Do you sometimes get the feeling you are the only one in your family interested in discovering your roots? I often felt that way, especially as a young person, beginning without any guidance or training, merely trying to collect family members’ oral reports of their memories of older relatives.
As I mentioned the other day, I was so surprised to recently discover that, at one point, my own grandmother, Ruby Broyles McClellan Davis, had taken an interest in genealogy, herself. At the time of the letter she received in 1969 from her aunt, Nellie Broyles Jones, I was still quite young, but I had already been seeking out books in my local library to somehow teach myself how to go about doing genealogical research.
Several years before that letter, apparently, my grandmother had been writing other letters of inquiry. As it turns out, one source book for Broyles family genealogy—the Broyles, Laffitte and Boyd Families, published in Atlanta in October, 1959—had been discovered by Aunt Nellie shortly after its publication. Nellie wrote my grandmother, advising her to purchase a copy of the book, presumably to help answer any family history questions my grandmother might have had. As we’ll see tomorrow, my grandmother must have followed up by writing a letter of her own to the author, himself.
This letter from Nellie seems to have been written on impulse. Without any opening salutation, without any signature or date, it seems like an afterthought dashed off in a hurry. It possibly accompanied another letter—but where that item might be, I haven’t been able to locate it yet. This onion-skin-thin page was tucked inside the envelope containing a different letter, dated March 2, 1960, from a return address listed as Atlanta, Georgia. We’ll try to decipher the contents of that follow-up letter tomorrow.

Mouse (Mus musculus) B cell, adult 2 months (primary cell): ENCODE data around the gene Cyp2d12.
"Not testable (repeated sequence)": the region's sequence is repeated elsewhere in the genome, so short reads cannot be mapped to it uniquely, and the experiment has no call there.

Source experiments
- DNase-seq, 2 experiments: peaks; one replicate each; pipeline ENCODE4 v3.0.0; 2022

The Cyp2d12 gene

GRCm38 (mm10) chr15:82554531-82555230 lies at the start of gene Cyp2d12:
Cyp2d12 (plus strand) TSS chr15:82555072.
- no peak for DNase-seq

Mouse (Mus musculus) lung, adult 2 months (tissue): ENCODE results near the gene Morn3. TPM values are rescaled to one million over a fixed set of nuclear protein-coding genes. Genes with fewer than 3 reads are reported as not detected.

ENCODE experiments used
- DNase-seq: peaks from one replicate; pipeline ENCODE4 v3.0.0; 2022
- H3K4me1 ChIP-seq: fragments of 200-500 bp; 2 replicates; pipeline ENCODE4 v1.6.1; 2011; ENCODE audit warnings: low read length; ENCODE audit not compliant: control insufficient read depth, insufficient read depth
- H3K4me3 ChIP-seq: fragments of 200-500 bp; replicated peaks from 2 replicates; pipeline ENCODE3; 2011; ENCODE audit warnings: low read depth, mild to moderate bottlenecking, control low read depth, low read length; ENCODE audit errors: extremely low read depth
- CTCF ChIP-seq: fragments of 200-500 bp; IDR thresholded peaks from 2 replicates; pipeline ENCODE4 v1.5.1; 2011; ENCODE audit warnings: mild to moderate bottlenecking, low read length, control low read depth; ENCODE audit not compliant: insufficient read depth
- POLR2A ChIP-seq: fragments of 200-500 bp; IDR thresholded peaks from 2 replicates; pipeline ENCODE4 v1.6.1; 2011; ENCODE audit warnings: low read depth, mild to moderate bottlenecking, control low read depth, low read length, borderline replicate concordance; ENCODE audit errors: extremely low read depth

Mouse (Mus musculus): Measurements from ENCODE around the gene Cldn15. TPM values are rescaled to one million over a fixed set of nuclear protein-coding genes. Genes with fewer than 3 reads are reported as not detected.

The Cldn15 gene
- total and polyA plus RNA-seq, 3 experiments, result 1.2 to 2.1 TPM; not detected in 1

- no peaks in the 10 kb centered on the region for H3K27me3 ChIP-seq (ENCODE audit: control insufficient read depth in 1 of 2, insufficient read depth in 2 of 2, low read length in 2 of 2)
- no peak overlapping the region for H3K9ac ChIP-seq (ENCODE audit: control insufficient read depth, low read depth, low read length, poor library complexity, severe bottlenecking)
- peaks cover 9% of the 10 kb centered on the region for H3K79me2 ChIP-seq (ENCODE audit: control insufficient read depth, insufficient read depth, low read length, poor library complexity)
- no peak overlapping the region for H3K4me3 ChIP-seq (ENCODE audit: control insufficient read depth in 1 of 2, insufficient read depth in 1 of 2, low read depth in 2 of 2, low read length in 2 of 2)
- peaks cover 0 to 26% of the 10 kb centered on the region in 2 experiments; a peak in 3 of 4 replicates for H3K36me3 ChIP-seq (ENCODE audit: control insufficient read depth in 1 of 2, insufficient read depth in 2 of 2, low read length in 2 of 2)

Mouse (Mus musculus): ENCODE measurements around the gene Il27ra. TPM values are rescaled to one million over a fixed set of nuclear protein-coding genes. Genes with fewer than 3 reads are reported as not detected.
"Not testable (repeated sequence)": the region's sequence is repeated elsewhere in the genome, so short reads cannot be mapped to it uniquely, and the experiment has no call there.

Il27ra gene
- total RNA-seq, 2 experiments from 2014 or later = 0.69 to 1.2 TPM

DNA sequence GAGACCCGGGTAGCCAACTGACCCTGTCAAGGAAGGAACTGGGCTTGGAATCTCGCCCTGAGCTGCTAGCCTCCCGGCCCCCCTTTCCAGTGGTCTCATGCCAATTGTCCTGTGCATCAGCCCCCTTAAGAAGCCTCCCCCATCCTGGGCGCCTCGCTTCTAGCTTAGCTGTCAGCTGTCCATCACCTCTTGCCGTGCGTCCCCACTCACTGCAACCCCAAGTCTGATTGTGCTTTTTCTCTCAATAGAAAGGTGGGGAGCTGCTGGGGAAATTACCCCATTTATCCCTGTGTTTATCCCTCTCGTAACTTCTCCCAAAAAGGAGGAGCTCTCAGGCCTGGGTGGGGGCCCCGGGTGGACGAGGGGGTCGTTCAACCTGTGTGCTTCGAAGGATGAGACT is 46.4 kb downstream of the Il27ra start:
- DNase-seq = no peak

Ruby send $1.14 to Dr. Montague Boyd for one those books on the Broyles. It tells you where they started from. Our forefather was from Germany. Dr. is your Great uncle Edward Broyles grandson. He was raised in Savanna Ga. They were rich + he a prominent M.D. I knew him when we were young.I got one book + so has my boys. Its very interesting if any one is interested. In the west and around you—maybe—you’ve a plenty kin. I’m going to communicate with some of them, just to see.
A book..yes! Hope you have it :)ReplyDelete
Far Side, I can't tell you how many years I tried to track down a copy of this book--never imagining in my wildest dreams that my grandmother had been corresponding with the book's author.Delete
Sadly, my answer to your question is "no." However, I'm taking consolation in the fact that a digital copy is now available for free at the link I included in this post. So...I'll have to go take another look, this time not by traveling 100 miles to a library having it in their holdings, but in the comfort of my own living room, flipping the "pages" on my iPad :)
Jacqi, Loved your story about discovering your grandmother's genealogy correspondence. This must lift you up an extra few levels to find that your grandmother was somehow inspiring you early in your life. Congrats!ReplyDelete
Nancy, thanks for stopping by and commenting! Yes, it was encouraging to find this out about my grandmother...but oh, how I wish I knew it then! I would have loved to be able to talk with a relative about her research! I was way too young then to know what I was doing, even though I already knew I had the "want to" to do it!Delete
My great-uncle Franklin was a genealogist to the bone - most of what I have, he has left for me. I've a few cousins that are into it too.ReplyDelete